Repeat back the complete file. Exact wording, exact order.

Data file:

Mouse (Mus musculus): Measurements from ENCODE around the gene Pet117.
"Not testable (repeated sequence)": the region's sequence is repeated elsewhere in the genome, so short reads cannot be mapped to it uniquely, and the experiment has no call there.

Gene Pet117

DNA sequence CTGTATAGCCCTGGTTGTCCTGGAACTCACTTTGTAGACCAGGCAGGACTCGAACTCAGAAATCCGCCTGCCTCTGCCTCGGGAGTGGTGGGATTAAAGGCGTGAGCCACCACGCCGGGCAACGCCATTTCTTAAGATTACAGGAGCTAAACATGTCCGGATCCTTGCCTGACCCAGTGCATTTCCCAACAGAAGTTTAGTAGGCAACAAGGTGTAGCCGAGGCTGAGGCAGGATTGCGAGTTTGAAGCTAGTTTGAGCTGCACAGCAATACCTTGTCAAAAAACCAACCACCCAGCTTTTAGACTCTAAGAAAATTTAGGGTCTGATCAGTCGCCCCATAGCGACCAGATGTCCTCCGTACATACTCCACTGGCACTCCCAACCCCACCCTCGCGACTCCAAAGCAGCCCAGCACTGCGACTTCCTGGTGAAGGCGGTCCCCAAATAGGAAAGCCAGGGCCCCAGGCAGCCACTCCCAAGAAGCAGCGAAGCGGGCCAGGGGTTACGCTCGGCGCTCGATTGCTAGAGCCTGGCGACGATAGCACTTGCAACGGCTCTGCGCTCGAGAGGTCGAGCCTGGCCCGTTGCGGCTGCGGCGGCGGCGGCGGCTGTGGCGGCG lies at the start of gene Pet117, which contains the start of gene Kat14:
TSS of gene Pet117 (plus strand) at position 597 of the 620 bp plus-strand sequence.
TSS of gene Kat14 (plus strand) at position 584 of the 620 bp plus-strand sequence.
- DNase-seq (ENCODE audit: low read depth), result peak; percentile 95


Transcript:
Mouse (Mus musculus): Measurements from ENCODE around the gene Pet117.
"Not testable (repeated sequence)": the region's sequence is repeated elsewhere in the genome, so short reads cannot be mapped to it uniquely, and the experiment has no call there.

Gene Pet117

DNA sequence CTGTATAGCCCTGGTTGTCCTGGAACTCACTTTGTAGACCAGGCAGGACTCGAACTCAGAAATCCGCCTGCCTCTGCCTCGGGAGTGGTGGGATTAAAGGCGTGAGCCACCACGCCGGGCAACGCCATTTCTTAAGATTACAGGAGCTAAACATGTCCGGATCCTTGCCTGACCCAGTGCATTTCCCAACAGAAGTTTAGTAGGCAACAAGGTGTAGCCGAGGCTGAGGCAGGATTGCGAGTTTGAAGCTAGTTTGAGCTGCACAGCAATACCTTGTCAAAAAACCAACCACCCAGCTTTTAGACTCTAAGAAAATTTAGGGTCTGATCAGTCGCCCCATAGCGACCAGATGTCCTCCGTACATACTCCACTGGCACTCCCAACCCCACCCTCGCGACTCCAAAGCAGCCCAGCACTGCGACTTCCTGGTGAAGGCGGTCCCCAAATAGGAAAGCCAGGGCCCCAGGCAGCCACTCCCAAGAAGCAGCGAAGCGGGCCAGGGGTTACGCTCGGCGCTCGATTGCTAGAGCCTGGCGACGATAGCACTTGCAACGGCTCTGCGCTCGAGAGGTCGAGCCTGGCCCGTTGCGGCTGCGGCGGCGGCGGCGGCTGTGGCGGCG lies at the start of gene Pet117, which contains the start of gene Kat14:
TSS of gene Pet117 (plus strand) at position 597 of the 620 bp plus-strand sequence.
TSS of gene Kat14 (plus strand) at position 584 of the 620 bp plus-strand sequence.
- DNase-seq (ENCODE audit: low read depth), result peak; percentile 95